I remember that you wrote about negative and positive goals some years ago, but I forget what you said. Can you explain why Courtney wanting to keep her job is a negative goal? I’m thinking it might be why my current protagonist story isn’t exciting me.
The push in your story comes from your protagonist going after her or his goal.
Okay, look at those verbs: “push,” “going after.” They’re active, they move forward, they exert pressure. That’s what a positive goal does: it gives the protagonist something to pursue, it makes her move forward (and with her, the plot), it sends her actively after something concrete.
A negative goal often pretends to be a positive goal, but the verbs give it away. Courtney wants to keep her job. The goal itself is specific and concrete, the job, but look at the verb: “keep.” Not “go after,” not “achieve,” but “keep,” stay in one place, don’t change, avoid action.
A positive goal forces the protagonist into action against the antagonist which moves the plot and leads to character change.
A negative goal forces the protagonist to stay in one place and prevents her from changing while the plot stalls around her.
A positive goal means the protagonist says, “I want that and I MUST HAVE IT!”
A negative goal means the protagonist says, “I’m not going to change, no, I won’t do that, no, I won’t do that, either, no, I’m definitely not going to do that. Leave me alone, I want everything to stay the same.”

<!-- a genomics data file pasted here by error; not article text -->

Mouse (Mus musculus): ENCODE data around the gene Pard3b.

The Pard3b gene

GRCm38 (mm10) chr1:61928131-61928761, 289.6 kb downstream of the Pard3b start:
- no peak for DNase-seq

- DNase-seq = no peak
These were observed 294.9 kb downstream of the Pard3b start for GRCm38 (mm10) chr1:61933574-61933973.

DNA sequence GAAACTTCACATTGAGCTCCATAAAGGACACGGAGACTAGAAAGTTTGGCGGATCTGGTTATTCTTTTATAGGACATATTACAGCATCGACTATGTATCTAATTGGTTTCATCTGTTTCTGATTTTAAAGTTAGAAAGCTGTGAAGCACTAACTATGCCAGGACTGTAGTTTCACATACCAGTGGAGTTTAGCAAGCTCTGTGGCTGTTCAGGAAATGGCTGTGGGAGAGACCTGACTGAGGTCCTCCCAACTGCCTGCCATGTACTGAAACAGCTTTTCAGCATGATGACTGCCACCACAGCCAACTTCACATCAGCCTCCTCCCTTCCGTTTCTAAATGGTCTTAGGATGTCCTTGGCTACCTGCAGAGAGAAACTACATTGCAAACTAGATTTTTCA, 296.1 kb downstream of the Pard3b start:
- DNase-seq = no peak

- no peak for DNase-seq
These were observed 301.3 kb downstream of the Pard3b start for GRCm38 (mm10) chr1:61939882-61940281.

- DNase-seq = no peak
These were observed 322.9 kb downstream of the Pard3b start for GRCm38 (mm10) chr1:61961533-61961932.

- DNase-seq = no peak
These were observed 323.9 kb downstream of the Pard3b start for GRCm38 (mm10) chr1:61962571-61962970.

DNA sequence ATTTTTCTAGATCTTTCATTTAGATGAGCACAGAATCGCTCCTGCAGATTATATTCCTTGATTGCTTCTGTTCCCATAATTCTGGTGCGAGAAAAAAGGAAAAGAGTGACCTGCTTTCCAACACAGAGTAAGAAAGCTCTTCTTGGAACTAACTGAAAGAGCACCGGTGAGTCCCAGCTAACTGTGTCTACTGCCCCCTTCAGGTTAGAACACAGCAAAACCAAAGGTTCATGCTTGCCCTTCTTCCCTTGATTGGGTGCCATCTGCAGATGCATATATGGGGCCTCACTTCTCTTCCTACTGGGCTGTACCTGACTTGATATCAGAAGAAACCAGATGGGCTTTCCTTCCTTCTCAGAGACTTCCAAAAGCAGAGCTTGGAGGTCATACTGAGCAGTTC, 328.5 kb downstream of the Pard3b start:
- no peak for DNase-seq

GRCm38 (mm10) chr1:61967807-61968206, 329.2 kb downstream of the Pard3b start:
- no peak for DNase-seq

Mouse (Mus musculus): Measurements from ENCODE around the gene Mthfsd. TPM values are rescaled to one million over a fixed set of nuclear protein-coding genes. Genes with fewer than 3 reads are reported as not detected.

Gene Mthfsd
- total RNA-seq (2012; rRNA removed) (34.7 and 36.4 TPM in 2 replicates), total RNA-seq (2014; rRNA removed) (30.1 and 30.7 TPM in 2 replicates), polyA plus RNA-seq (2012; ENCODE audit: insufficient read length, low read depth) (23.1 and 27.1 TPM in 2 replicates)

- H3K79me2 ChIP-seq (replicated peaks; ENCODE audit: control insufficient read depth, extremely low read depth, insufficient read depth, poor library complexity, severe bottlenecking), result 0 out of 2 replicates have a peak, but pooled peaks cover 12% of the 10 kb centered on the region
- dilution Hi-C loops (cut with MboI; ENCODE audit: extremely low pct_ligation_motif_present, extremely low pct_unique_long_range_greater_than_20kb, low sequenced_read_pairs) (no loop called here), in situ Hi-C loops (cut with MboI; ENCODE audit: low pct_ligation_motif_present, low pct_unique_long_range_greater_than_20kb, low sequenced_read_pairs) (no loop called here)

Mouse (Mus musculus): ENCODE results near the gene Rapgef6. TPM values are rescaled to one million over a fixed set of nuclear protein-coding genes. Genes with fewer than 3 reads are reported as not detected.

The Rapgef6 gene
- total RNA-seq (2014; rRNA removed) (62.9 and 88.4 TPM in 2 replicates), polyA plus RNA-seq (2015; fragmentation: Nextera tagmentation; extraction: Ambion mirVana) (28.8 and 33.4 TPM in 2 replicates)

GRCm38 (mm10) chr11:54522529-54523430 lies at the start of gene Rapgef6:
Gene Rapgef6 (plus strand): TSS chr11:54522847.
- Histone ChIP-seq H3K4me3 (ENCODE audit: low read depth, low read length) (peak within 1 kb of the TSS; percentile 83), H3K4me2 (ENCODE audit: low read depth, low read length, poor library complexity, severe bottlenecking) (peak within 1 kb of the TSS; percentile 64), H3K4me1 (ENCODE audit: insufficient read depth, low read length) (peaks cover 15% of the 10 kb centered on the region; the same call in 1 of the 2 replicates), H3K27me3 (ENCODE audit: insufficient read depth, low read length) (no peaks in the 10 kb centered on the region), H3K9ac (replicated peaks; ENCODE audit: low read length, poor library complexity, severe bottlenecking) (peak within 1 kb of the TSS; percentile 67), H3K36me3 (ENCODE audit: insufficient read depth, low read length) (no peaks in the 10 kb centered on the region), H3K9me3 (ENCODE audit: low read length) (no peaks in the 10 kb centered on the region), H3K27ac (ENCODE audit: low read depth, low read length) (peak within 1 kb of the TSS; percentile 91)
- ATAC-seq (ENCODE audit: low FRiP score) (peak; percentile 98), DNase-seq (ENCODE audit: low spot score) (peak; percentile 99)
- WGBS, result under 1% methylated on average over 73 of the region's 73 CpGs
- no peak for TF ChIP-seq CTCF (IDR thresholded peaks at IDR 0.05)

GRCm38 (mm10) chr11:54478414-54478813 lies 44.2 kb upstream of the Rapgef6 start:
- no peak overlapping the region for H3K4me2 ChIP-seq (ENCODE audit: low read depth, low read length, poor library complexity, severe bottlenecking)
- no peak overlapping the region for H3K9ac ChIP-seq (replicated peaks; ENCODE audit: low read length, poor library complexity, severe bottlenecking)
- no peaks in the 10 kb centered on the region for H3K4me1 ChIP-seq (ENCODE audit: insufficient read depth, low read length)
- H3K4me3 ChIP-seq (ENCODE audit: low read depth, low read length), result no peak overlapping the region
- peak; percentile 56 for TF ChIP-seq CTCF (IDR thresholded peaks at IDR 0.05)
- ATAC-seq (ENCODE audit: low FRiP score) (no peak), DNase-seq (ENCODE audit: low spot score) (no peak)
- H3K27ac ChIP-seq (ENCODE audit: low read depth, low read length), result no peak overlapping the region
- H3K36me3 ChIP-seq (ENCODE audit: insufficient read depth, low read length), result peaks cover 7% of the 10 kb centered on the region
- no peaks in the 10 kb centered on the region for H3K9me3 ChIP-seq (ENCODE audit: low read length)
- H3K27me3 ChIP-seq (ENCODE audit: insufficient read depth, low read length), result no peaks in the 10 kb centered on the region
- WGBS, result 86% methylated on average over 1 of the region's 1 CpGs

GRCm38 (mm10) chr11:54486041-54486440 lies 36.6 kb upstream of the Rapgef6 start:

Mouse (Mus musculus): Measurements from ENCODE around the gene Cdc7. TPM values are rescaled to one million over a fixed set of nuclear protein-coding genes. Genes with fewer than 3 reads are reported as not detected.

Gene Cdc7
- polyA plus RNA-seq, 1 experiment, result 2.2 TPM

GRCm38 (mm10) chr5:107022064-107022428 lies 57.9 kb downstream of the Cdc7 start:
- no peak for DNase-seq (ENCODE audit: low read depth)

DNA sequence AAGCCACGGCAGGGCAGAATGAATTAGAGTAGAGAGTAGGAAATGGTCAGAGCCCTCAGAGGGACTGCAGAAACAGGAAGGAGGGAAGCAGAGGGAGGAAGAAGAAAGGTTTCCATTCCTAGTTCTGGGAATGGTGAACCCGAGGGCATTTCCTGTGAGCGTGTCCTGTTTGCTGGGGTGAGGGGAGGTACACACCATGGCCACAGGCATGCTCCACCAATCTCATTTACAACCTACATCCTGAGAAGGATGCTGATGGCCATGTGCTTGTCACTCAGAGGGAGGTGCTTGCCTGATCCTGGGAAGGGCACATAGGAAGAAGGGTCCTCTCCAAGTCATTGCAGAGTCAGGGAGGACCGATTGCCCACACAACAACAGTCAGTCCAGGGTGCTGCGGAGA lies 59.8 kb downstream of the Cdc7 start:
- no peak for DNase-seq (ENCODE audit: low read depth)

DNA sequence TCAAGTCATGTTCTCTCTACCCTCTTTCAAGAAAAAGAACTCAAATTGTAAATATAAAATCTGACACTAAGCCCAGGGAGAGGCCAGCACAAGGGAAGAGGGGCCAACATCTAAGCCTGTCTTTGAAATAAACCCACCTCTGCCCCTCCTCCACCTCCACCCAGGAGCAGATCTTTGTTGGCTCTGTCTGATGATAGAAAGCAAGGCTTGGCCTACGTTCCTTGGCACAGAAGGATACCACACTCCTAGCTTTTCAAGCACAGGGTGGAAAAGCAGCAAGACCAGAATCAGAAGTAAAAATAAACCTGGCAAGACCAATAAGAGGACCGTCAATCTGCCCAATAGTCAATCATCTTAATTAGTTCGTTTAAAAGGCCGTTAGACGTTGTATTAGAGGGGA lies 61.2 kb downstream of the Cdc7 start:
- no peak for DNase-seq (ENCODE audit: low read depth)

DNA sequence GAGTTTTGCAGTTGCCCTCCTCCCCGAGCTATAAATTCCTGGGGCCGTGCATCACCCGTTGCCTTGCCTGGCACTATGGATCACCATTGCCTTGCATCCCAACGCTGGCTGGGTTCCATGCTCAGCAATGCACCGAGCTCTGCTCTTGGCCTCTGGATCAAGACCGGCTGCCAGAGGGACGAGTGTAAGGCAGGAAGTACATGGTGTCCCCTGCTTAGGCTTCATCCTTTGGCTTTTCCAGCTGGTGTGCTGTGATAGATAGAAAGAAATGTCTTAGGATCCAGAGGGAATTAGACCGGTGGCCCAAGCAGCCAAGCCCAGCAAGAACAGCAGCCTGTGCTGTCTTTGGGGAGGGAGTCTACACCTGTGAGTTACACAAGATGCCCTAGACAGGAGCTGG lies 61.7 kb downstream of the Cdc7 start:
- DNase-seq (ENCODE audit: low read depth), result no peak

For some perverse reason, I almost always begin with a negative goal. Courtney doesn’t want to lose her job. Zelda doesn’t want to stay at Rosemore. Liz doesn’t want to go home. Alice doesn’t want to sell the house. Zo doesn’t want anybody to notice her or her foster kids. It’s like a mental tic with me, they all say, “JUST LEAVE ME ALONE.” So that means I have had to learn to turn negative goals into positive goals which is just a pain in the ass, but that’s writing for you.
Negative: Courtney doesn’t want to lose her job.
Positive: Courtney wants to find the proof to unmask her duplicitous manager, Jordan, for the thieving, employee-framing douchebag he is.
Negative: Zelda doesn’t want to stay at Rosemore.
Positive: Zelda wants to find out who her father is because she has a blood disease.
Negative: Liz doesn’t want to go home.
Positive: Liz wants to clean up her mother’s life in twenty-four hours so she can drive to Chicago without guilt and make a lot of money.
Negative: Alice doesn’t want to sell the house.
Positive: Alice wants to exorcise the ghost of her Aunt May before the fake parapsychologist who wants to buy the place gets somebody killed.
Negative: Zo doesn’t want anybody to notice her or her foster kids.
Positive: Zo wants to establish her foster kids in a safe house, but the only one available to her is full of killer magic robots and is possessed by an AI with a split personality.
Whether you like the positive goals or not, they’re all a helluva lot more interesting because they’re about people wanting something specific that they’re going to have to struggle to get.
Negative goals kill story. Positive goals power story.